Lit: Steve Baker, ‘Anish Kapoor at the Walker Art Gallery, Liverpool’, Artscribe, no.35, June 1982, p.67, repr.; Michael Newman, ‘Anish Kapoor’, Englische Plastik Heute/British Sculpture Now, exhibition catalogue, Kunstmuseum, Lucerne, July 1982 (n.p.); Marco Livingstone, catalogue introduction, Anish Kapoor, Feeling into Form, Le Sentiment de la forme, La Forme du Sentiment, exhibition catalogue, Walker Art Gallery, Liverpool, March 1983 (not listed, repr. in col. p.6); Mark Francis, ‘Anish Kapoor’, Transformations: New Sculpture from Britain, exhibition catalogue, XVII Bienal, São Paulo 1983, p.49, repr.; Lynne Cooke, ‘Mnemic Migrations’, Anish Kapoor, exhibition catalogue, Kunstnernes Hus, Oslo, 1986, repr. fig. VIII
Also repr: Paris Biennale, exhibition catalogue, Paris, October 1982, p.136; Artforum, xxi, November 1982, p.85 in col.; Tema Celeste, exhibition catalogue, Museo Civico d'Arte Contemporanea di Gibellina, Sicily, January 1983, p.54; Jean-Louis Pradel, World Art Trends 1982, New York 1983, p.117 in col.; introduction, The ‘Poetic’ Object, exhibition catalogue, The Douglas Hyde Gallery, Dublin 1985, p.7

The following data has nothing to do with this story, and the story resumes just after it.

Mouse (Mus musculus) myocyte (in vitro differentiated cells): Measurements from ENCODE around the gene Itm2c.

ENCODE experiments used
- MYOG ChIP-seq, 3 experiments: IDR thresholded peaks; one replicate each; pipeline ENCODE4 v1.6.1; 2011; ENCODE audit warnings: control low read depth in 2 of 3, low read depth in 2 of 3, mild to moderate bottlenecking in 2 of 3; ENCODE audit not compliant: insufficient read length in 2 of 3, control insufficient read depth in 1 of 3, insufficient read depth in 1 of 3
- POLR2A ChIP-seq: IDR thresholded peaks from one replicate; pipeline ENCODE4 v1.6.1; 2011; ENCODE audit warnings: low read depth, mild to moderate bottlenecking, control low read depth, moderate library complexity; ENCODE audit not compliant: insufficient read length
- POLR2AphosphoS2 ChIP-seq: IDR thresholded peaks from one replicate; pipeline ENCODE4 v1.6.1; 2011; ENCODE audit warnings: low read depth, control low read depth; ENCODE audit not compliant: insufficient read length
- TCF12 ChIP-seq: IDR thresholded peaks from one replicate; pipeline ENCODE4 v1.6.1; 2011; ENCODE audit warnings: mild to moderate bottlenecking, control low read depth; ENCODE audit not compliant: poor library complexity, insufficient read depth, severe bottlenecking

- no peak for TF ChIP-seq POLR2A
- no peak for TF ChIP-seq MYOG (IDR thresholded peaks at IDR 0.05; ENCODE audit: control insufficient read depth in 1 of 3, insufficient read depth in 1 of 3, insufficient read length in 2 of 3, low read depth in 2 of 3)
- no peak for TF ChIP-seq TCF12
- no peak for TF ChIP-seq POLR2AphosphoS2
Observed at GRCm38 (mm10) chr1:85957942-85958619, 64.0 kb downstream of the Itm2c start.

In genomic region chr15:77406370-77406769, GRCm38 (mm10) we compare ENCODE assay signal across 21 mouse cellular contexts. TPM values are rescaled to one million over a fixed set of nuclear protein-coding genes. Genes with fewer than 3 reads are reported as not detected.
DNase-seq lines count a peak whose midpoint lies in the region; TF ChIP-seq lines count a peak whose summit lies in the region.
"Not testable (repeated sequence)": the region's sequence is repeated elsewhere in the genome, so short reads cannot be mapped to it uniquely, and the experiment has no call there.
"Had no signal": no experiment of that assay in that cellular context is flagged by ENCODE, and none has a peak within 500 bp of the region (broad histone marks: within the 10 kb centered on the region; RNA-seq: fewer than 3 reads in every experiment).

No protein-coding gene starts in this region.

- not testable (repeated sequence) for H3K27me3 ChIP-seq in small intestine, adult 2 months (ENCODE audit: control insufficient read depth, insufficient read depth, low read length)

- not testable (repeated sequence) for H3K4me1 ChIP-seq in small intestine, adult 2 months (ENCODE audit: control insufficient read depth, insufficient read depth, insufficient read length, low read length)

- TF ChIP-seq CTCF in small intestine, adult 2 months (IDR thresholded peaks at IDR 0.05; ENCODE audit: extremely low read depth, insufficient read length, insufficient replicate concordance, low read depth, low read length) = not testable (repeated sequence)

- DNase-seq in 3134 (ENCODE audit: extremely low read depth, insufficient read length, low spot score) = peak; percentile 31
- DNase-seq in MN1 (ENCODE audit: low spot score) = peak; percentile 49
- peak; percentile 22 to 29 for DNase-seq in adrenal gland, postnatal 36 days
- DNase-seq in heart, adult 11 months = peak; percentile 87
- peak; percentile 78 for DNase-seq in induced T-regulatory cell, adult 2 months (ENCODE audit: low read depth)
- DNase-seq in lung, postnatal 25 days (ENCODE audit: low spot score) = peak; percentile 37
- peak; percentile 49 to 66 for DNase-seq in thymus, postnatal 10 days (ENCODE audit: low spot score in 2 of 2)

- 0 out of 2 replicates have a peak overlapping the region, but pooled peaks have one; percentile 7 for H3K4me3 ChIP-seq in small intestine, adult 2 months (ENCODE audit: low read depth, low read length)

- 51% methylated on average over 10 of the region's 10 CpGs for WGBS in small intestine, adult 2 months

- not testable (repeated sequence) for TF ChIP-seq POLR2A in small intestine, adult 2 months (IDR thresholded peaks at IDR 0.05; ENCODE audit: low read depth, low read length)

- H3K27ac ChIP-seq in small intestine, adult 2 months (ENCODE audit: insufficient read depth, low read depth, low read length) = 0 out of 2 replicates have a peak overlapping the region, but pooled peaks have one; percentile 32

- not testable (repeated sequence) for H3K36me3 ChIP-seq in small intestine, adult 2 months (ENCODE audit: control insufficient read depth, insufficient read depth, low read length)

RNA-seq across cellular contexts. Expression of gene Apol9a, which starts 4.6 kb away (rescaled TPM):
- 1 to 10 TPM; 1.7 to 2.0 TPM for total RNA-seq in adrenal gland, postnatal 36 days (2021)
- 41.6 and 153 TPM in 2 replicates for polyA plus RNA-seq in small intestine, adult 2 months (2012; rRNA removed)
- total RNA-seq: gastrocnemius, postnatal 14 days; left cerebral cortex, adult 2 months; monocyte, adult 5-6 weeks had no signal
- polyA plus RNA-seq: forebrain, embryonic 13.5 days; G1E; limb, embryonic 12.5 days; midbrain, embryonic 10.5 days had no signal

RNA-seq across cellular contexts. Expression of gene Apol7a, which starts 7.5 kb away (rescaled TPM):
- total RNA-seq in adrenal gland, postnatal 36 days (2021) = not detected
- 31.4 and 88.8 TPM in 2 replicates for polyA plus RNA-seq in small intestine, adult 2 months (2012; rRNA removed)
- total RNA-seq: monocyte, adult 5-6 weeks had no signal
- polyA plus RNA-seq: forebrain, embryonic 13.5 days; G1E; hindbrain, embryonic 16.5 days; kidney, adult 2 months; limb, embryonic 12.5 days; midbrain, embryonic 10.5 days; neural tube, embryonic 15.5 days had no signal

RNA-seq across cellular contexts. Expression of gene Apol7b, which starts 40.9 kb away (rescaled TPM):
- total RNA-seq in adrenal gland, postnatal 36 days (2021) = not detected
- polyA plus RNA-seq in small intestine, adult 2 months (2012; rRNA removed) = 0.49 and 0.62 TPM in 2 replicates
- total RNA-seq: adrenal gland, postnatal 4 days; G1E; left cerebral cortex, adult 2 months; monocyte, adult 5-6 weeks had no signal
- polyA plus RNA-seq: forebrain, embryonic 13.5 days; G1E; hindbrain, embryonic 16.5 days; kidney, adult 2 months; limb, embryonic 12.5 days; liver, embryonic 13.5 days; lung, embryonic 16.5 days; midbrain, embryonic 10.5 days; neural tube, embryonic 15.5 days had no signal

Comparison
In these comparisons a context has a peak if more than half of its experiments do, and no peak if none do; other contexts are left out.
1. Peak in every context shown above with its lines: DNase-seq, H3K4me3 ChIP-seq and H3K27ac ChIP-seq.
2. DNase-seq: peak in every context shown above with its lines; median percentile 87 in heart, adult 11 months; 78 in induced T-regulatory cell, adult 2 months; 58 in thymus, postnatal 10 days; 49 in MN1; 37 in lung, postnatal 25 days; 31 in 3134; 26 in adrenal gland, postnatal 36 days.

Unless otherwise stated this entry is based on an interview with the artist (2 July 1986).
Kapoor made this work for the exhibition British Sculpture in the 20th Century, held at the Whitechapel Art Gallery in 1981–2. The invitation to exhibit at the Whitechapel came at a point when he was feeling the need to synthesise and to condense his previous larger installations into no less powerful but smaller and more specific groupings.